Palestinian President Asserts Middle East Peace Hinges on Palestinian Rights at UN Assembly


In a robust and poignant speech before the UN General Assembly, Palestinian President Mahmoud Abbas declared that there can be no lasting peace in the volatile Middle East, absent the full and legitimate national rights of his people. This statement, the most striking of a nearly 25-minute address, seemed to nod to U.S.-led negotiations intended to secure Saudi Arabia’s normalization of its relations with Israel. Yet this type of agreement, Saudi representatives maintain, hinges on significant strides toward formulating a Palestinian state – a prospect Israel’s far-right government seems to have categorically dismissed.

Abbas’ conviction was emphatic and undiluted as he addressed the international gathering. “Those who think that peace can prevail in the Middle East without the Palestinian people enjoying their full and legitimate national rights are mistaken,” he boldly announced.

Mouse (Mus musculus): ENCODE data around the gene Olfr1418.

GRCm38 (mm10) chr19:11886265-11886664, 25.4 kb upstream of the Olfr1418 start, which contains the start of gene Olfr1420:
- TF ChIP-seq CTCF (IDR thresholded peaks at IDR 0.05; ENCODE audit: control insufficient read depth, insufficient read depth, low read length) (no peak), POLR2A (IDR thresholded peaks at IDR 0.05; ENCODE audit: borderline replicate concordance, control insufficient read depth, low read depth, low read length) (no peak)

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Echoing prior addresses, the 87-year-old Palestinian leader levied weighty accusations at Israel for numerous violations of Palestinian rights, lamenting the urgency for an international conference to reinvigorate the stagnant peace process. He highlighted the Israeli occupation of lands desired for a prospective Palestinian state as “challenging more than a thousand resolutions, violating the principles of international law and international legitimacy, while rapidly altering the historical, geographical, and demographic reality on the ground.”

A poignant moment ensued as the Israeli delegation vacated the hall early in his address, specifically, when he broached Israel’s policy of retaining the remains of purported Palestinian aggressors.

The quest for peace in the region remains elusive, as there has been a significant dearth of serious or substantive peace talks in over a decade. Compounding the situation, Abbas himself faces deep unpopularity among Palestinians, with many considering his Palestinian Authority as a corrupt cog in the current status quo.